Did You Know?
- The Tufted Deer has a vampire-esque look due to the incredibly large canines, which stick out of their mouth like fangs
- This deer species gets their common name from the small, brown or black tuft of hair on their forehead (I am sure all of the balding deer are envious)
- The Tufted Deer can typically be found throughout regions of China and historic reports showed a population in Myanmar, however, we have yet to find a current population (but that doesn’t mean they are not still there)
The Fanged Deer
It isn’t too often you come across a cute, little deer that can scare the socks off of you with one look. Perhaps it is just me but I find the large fangs to be a little unnerving. So what does our vampire Bambi need fangs for? Here is a hint – only the males have the large, protruding canines. Yes, the fangs are mostly used for fighting during the mating season or during territorial disputes. You will notice that the males hardly have any antlers (their small antlers are usually covered by the tuft of hair), which means their large teeth end up playing a major role in resolving conflict. A typical fight goes something like this. Two males come together and begin pushing each other with their incredibly small antlers. When one deer loses balance and begins to wobble the other will pounce with their fangs exposed. At this point, anything goes and the stronger deer will usually walk away victorious.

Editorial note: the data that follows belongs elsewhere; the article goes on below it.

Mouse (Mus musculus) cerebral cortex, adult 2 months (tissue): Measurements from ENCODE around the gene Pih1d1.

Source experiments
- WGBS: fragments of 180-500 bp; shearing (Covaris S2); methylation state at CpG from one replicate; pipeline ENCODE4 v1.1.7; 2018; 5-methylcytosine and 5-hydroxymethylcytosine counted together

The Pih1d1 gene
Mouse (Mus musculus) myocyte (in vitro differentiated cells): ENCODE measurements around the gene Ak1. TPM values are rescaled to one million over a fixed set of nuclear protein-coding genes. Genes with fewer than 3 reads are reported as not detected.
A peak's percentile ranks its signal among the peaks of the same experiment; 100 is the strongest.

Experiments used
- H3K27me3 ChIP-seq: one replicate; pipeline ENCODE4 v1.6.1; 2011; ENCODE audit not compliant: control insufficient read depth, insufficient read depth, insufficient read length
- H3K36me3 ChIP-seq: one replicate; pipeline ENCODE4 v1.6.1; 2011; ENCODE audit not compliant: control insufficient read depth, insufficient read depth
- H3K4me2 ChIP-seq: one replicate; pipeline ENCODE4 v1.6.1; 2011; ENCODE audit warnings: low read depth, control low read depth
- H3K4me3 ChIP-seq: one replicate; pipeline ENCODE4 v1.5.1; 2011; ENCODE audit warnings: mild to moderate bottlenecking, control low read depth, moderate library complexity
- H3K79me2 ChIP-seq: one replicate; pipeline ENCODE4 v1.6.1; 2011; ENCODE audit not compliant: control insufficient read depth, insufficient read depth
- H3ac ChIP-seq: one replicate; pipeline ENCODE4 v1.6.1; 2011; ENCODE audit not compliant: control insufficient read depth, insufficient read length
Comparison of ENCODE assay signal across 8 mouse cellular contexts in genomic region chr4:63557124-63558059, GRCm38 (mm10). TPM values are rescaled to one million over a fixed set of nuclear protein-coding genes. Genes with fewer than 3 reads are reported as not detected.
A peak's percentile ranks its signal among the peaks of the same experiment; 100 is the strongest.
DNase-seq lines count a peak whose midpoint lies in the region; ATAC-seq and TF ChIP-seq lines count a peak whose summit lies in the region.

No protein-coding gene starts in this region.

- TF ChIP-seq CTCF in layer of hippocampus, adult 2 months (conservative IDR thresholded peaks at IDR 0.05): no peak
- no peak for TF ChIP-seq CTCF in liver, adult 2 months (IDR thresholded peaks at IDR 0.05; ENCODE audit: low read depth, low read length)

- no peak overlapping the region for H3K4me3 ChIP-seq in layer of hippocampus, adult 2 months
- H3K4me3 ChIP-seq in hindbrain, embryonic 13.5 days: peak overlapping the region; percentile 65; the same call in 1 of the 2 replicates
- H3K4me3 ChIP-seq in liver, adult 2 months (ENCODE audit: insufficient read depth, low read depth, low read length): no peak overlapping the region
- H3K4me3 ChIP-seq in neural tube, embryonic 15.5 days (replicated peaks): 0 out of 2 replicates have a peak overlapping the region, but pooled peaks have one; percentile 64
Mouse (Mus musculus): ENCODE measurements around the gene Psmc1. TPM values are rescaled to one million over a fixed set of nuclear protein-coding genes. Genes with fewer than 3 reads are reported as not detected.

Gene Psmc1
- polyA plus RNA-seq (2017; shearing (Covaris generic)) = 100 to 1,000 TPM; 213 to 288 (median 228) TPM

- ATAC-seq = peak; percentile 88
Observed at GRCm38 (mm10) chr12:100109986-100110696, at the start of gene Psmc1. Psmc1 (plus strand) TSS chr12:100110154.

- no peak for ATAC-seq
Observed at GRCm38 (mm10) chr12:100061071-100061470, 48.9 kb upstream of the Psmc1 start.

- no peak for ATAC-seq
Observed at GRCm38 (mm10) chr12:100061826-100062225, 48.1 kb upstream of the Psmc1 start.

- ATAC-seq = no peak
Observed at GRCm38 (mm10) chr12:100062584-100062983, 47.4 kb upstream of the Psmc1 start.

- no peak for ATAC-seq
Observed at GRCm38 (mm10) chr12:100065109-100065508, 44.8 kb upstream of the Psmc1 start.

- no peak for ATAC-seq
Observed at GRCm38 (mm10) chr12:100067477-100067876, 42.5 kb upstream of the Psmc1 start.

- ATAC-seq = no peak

Confusing Your Predators – The Tufted Deer Edition
Even though the Tufted Deer has tusks that would make a Wooly Mammoth envious (okay, maybe that is a bit of an exaggeration) they still need to worry about predators. The two main animals they need to be cautious of are Leopards and of course, humans. When threatened, the Tufted Deer will act much like the White-Tailed Deer as they too use their tail to confuse potential predators. How, you ask? Well, the underside of the tail is white while the top portion is brown. As the deer is bolting away from danger they will flap their tail up and down. Typically the alternating pattern of white and brown confuses the hungry attacker just long enough for our deer to get out of harms way.